Identifying Different Types Of Snake Venoms


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Snake venom is a high concentrated, poisonous saliva containing enzymes that helps in the digestion and immobilization of prey. Snake venoms have proteins which act as neurotoxins. This help to prevent or hamper nerves and disrupt nerve centers which are part of the body’s defense system. Different snake species have different strength and venom potency. They can harm humans and animals depending on the type and strength of their venom. Snake venom may be either injected into the prey or may be consumed orally.

Snake venom

Rattlesnakes have the most potent snake venom known to man. Its toxins are capable of causing necrosis and even death. However, this is not the only snake that produces such deadly toxins. There are nine species of venomous snakes in Australia alone. Among these, there is the common cotton snake, the brown snake, the Australian venomous snake, cane snake, coral snake, Great Australian snakes, red back snake, monitor snake, stone curlew, yellow tail snake, and the tree viper. All these species have venom which has both defensive and offensive characteristics.

Most venomous snakes tend to strike out when they feel threatened, and oftentimes, their bites result in minor tissue injuries. Snakes strike out for no particular reason. The more common types of bites are those caused by the coral snake, cane snake, and the red back snake.

Coral snakes are small in size and come in a variety of colors. These snakes feed mostly on coral reefs, but may also consume fish and other prey items. The wounds caused by these bites may be difficult to diagnose initially due to the veneers of soft-shelled algae covering the wounds. If timely medical treatment is provided, the toxins found in snake venom are generally killed off. However, since these creatures are capable of spreading toxins throughout their bodies, it is essential to find quick treatment for this condition. Medical treatments for Coral snakes range from antibacterial drugs to autointoxication.

There are other types of snake bites that do not require immediate medical attention. The common brown recluse venom can be transmitted through contact with its fangs. This makes it easier to transfer antivenom from one person to another. Brown recluse antivenoms are typically used after exposure, but if the exposure happens early in the development of the disease, antivenom can also be given orally. However, it must be noted that antivenom is not effective against this particular type of snake species.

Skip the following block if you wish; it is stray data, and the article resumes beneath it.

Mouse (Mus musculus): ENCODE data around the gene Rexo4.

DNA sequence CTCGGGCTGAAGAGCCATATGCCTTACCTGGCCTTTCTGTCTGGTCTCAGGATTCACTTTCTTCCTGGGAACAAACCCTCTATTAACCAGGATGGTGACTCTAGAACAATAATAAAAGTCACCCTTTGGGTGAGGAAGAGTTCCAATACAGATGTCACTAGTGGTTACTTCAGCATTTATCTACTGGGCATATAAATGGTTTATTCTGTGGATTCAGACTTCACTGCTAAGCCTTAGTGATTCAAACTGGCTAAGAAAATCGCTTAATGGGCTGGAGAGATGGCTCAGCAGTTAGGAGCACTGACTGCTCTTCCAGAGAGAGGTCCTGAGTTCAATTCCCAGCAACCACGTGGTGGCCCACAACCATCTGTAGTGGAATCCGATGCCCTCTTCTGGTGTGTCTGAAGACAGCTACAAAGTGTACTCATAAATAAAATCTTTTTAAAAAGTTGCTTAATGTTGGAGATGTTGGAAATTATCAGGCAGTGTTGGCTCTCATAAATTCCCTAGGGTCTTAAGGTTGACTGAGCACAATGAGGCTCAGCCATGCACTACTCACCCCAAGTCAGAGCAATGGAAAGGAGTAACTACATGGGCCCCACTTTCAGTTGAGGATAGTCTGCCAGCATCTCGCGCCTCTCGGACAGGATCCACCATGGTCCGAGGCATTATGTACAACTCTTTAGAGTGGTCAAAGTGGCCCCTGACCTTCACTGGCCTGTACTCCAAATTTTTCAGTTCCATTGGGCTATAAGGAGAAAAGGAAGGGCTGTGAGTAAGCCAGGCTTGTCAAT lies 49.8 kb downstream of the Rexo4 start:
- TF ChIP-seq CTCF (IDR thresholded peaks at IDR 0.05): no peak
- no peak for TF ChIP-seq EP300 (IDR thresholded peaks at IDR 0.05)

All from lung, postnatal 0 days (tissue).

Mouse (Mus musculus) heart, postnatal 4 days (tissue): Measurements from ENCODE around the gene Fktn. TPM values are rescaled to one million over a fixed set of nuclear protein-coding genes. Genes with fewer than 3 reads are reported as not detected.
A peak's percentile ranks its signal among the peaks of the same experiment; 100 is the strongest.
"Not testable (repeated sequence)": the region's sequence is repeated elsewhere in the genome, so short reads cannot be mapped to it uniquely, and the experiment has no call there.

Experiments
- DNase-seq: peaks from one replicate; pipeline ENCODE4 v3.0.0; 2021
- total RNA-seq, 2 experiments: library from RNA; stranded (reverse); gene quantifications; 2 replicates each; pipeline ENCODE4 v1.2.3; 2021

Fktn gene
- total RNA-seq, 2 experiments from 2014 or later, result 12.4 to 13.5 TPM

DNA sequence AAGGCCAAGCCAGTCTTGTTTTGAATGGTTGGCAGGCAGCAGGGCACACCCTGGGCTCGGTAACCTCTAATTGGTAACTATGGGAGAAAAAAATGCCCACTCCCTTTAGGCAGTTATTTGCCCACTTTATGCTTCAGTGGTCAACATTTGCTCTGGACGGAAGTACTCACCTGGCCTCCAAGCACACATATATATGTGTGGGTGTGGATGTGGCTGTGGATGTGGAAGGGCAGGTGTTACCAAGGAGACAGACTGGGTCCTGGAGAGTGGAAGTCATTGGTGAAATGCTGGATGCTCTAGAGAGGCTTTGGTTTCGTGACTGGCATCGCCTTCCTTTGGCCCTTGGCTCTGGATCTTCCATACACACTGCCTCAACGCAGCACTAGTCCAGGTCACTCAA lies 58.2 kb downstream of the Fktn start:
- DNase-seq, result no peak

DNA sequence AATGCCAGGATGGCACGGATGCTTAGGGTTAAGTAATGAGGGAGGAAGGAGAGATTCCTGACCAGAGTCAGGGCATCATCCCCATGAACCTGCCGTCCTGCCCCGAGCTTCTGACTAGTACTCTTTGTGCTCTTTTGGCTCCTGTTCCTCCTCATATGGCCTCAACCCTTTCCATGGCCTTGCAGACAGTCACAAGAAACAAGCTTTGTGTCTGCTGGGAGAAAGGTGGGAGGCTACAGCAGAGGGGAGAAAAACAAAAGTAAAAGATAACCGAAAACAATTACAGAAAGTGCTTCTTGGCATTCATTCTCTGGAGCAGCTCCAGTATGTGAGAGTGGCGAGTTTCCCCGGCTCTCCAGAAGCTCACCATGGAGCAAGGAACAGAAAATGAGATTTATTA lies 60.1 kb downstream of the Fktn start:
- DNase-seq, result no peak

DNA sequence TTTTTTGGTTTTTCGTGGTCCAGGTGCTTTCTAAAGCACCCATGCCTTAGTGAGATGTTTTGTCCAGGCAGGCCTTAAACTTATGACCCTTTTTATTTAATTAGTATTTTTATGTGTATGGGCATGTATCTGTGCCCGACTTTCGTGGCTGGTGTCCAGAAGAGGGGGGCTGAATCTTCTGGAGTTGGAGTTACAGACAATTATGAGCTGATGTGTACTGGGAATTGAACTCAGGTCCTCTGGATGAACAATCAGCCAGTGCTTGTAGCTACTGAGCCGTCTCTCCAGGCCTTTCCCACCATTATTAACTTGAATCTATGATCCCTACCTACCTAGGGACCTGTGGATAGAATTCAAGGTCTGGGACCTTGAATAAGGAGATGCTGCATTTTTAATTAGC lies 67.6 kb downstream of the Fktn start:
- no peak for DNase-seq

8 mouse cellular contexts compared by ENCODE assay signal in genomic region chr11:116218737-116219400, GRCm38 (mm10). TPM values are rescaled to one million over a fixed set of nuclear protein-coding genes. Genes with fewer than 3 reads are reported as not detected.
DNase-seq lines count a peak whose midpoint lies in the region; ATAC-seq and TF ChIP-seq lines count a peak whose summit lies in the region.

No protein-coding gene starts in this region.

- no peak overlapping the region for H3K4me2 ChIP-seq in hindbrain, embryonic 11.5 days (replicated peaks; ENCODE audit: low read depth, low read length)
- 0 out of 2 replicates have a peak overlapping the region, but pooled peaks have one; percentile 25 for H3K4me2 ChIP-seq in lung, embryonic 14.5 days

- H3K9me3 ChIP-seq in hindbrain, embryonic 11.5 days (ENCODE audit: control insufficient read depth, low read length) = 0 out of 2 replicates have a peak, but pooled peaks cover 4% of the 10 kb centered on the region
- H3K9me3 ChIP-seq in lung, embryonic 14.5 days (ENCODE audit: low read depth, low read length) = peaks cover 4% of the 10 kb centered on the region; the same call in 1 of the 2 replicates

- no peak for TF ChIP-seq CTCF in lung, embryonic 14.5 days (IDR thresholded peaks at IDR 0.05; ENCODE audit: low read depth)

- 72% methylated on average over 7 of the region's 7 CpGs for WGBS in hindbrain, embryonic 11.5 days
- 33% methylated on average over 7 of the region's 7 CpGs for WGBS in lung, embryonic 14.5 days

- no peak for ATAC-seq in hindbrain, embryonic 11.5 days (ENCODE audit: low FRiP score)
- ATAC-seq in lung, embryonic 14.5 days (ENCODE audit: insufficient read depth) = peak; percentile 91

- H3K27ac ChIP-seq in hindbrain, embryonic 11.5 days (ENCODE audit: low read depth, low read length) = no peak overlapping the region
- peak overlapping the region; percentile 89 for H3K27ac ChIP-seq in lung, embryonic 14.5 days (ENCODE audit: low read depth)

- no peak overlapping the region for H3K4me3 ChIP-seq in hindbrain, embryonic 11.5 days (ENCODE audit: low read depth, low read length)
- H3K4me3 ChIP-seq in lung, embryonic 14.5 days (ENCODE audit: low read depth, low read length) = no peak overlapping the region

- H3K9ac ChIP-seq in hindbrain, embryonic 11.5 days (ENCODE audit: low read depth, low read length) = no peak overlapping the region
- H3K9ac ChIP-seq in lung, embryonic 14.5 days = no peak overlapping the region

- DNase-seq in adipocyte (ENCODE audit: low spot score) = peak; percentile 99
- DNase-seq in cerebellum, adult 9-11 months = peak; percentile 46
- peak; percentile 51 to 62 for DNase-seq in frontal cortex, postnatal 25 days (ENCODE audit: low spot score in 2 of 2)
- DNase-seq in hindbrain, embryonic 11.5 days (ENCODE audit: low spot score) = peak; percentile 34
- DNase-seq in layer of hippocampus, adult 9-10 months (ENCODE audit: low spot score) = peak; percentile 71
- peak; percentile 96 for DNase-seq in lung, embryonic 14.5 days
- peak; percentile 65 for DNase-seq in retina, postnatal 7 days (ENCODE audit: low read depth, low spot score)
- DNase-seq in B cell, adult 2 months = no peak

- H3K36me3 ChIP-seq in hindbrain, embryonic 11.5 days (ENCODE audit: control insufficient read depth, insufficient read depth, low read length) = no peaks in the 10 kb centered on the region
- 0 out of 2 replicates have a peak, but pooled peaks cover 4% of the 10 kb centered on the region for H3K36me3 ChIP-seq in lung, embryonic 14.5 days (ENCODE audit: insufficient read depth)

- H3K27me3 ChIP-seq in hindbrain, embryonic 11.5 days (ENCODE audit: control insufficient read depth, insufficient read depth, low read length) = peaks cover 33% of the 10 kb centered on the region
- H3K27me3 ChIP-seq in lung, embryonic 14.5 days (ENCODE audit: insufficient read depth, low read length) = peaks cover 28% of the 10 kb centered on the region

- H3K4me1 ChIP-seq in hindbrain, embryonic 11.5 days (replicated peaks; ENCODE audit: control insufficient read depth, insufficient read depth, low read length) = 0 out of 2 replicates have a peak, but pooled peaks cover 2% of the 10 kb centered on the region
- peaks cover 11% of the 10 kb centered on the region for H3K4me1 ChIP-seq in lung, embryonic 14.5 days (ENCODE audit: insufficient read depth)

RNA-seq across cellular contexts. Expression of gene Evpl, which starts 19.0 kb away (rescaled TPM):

Other venomous snakes are even more dangerous than ordinary snakes, and can cause death almost instantly. Mountain boas and coral snakes, for instance, are reported to be fatal. Some common snake species such as the cobra snake, eastern rattlesnake and the black mamba snake are considered to be carriers of deadly toxins. In fact, these snakes are known to have strong venom that can be lethal to humans. People who have been bitten by these snakes may experience varying symptoms, depending on the degree of toxin exposure.

Scientific research on snake venom has found that antivenom has limited effectiveness against this kind of snake. However, there have been some improvements in research on how to create anti-venom for use against the various types of snakes. The most recent discoveries have focused on using green potatoes as a potential antivenom. The potato was found to contain vitamin C, which has the effect of slowing down the development of the toxins. It may take weeks or months before the effects of the antivenom kick in, depending on the degree of exposure to the toxins.

Another interesting discovery made about the toxin secreted by snakes is that they excrete fangs from glands in their heads. Fangs have strong toxins that can easily pass through the saliva and reach the other parts of the body, such as the lungs or heart. This type of snake venom, called carotenoids, has proven to be very effective in clinical trials. While it cannot be used on humans, it is still considered to be safe, especially since the presence of salivary glands in snakes’ heads makes it easy to administer the antidote.

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